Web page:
That’s a “straight yes”. I’d hope he would explain further but at least we know there’s a disagreement with Dr. Axe’s argument.

    Second, some praise for Bio-Complexity. I’ve read several papers there and the scientists offer excellent clarity in their writing. In this case, Dr. Axe does a very fine job in explaining the mathematics and the concepts involved.

    I would think Lynch and Abegg would respond to it – especially since it is featured in Darwin’s Doubt.

    I also find it hard to believe that Meyer and Axe got this wrong – it seems pretty clear that the model in the Lynch paper is incorrect.

    Specifically, of all the possible evolutionary paths a population can take, the analysis of Lynch and Abegg considers only those special paths that lead directly to the desired end—the complex adaptation.

    That’s either true or false — as the OP indicated.

  4. 4
    REC says:

    “As far as I can determine, neither Lynch nor Abegg have responded to Dr. Axe’s critique, which was written in 2010. Nor has any other evolutionist of note that I’m aware of. For that reason alone, I’m inclined to believe that Dr. Axe got it right and that Lynch and Abegg are wrong.”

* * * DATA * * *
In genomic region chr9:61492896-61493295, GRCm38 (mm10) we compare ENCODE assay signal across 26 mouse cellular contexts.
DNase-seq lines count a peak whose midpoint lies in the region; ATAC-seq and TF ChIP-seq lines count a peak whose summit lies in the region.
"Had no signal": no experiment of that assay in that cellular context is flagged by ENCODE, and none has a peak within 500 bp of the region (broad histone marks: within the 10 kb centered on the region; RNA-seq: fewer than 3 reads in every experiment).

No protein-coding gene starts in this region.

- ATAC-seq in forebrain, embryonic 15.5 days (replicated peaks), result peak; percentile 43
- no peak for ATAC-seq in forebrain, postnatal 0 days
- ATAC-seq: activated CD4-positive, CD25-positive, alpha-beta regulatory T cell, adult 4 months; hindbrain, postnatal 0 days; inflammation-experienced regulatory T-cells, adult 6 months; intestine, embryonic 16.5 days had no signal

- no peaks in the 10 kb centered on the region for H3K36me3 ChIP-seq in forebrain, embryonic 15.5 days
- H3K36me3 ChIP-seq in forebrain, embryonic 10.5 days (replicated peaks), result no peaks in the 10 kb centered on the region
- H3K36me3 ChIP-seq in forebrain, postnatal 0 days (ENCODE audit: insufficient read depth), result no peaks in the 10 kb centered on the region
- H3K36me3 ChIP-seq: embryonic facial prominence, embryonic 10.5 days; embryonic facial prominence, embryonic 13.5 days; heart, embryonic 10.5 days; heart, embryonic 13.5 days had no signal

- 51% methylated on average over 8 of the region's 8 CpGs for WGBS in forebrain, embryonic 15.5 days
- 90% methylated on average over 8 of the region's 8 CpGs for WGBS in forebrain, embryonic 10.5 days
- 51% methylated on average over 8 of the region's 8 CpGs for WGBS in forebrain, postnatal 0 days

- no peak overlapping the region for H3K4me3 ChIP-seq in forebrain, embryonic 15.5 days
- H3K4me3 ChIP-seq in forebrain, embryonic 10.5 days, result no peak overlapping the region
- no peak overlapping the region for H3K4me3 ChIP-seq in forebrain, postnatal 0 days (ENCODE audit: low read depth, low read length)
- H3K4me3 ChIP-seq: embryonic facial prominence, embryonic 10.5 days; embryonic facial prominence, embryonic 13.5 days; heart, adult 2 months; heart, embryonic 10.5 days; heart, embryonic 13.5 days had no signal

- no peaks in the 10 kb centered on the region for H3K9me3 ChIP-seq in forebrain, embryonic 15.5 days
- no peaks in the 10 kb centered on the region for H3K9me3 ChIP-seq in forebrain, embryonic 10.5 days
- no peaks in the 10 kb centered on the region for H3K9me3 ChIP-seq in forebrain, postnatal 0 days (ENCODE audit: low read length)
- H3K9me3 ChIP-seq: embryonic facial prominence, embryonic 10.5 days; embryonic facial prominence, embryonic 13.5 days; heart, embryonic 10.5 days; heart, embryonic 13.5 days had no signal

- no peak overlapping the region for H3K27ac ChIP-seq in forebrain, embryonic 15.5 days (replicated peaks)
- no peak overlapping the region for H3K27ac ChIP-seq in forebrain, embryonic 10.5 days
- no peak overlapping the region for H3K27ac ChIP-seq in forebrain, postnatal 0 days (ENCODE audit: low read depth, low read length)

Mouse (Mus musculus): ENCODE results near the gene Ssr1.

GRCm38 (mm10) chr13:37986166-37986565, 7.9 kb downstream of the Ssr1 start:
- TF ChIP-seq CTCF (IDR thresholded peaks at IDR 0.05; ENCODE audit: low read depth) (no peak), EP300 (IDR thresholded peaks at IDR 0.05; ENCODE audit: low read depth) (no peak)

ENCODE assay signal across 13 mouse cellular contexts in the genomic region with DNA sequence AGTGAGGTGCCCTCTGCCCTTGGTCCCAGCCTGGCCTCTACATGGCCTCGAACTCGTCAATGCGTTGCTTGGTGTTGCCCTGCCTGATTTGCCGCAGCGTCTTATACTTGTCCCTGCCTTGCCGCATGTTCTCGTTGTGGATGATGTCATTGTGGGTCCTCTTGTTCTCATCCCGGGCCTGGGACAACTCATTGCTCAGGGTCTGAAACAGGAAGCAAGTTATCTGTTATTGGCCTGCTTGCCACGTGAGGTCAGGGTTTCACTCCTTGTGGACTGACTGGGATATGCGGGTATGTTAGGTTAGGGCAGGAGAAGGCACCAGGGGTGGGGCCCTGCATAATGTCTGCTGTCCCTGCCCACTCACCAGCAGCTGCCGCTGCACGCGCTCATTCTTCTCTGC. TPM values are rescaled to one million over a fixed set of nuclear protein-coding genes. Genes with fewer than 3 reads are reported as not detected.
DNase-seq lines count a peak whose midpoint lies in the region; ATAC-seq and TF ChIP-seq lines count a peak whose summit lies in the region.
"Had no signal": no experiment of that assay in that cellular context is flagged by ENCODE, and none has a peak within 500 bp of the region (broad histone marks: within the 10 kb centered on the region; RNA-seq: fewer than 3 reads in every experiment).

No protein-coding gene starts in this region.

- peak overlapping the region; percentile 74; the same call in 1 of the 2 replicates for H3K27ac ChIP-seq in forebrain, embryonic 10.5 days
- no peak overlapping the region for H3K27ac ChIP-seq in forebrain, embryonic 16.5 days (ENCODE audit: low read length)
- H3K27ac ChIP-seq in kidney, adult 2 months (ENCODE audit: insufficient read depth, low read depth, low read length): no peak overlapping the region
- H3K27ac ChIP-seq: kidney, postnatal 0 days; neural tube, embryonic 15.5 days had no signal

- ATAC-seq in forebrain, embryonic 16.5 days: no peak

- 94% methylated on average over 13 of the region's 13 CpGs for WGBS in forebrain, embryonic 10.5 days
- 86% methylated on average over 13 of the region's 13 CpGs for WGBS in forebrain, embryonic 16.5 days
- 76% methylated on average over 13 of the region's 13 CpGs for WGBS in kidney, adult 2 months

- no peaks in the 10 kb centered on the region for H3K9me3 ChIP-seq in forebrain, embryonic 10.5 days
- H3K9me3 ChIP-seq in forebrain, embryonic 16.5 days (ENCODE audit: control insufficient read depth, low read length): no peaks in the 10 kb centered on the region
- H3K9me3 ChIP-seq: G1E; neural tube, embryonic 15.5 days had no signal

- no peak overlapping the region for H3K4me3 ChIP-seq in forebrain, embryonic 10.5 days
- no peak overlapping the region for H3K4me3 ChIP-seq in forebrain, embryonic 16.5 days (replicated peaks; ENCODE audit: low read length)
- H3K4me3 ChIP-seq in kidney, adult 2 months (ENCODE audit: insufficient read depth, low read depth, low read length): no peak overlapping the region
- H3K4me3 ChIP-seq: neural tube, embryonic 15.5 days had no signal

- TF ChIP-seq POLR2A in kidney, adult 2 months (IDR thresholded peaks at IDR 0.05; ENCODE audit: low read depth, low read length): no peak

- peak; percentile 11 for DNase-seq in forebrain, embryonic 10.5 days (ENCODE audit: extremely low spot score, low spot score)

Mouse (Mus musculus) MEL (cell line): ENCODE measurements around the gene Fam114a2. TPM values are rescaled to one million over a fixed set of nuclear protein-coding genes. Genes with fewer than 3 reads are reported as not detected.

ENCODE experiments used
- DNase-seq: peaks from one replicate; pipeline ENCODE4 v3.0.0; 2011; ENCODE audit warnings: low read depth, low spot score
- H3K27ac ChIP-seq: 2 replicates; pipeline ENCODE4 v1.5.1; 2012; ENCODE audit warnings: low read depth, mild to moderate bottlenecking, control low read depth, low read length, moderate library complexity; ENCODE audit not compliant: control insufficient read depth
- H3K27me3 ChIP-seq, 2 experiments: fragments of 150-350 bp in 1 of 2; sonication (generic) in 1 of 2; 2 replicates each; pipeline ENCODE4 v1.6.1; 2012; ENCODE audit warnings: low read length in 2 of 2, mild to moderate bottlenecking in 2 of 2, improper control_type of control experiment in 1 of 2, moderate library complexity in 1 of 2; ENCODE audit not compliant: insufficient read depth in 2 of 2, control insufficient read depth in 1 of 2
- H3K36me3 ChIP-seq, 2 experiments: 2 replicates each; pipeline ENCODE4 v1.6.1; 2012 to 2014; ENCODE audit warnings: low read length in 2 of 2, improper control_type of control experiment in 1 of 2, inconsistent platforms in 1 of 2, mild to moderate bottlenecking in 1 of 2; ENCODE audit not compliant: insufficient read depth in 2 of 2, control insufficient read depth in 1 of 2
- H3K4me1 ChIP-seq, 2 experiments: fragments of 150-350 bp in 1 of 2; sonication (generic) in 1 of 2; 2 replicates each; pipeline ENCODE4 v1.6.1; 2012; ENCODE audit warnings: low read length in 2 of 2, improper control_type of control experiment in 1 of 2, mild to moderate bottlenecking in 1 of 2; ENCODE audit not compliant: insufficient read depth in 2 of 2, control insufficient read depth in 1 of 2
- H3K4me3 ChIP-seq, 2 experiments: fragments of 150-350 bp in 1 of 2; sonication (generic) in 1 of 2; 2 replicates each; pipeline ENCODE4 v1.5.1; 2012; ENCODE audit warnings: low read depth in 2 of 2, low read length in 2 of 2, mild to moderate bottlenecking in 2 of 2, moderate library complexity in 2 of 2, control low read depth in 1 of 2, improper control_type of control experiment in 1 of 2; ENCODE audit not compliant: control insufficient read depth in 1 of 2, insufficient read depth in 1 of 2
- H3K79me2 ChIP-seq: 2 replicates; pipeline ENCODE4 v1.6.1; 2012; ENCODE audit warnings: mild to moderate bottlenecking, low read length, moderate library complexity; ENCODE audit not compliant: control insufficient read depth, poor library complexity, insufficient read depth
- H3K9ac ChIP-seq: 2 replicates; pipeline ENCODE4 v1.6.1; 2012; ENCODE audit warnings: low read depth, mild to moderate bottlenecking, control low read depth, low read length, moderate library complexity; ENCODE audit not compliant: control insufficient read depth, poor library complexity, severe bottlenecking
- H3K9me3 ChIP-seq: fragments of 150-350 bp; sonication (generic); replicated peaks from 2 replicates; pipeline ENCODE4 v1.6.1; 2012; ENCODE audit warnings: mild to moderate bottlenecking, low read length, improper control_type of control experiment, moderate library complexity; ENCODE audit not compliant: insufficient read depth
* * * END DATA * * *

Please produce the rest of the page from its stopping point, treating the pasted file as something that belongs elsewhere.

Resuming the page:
Which presupposes those evolutionary biologists have heard of Axe, or consider his critique worth responding to.

    I have actually cited Axe in my reviews, but only on his older and excellent primary data, from which he concludes: “Since attainment of crude function is the critical initial step in evolutionary innovation, the relatively scant requirements contributed by the hydrophobic core would greatly reduce the initial hurdle on the evolutionary pathway to novel enzymes.” How he turns his back on his own data is anyone’s guess.

    @2: Again, the hilarity of this site. Weren’t you all howling about ad hominem attacks the other day? And any fool can set up a rate my professor or amazon account–and there are plenty of fools who despise Larry Moran.

  5. 5
    soundburger says:

    REC, I have no debate with Moran, so I am not using ad hominem to diminish the strength of his argument. I assume you know what the term means. And besides, what IS his argument? He just wrote ‘Yes’. This is typical of Moran. He thinks he is being cute by giving a one word, essentially meaningless, response to a lengthy challenge.

    You have no idea what ‘rate my prof’ is, do you? Are you calling his students fools for not liking his classes? Or do you imagine that people only pretend to be his students in order to log on and criticize him there? Why would they do that? Can’t they just criticize his views on religion, or junk DNA, for example? Why pretend to be his students?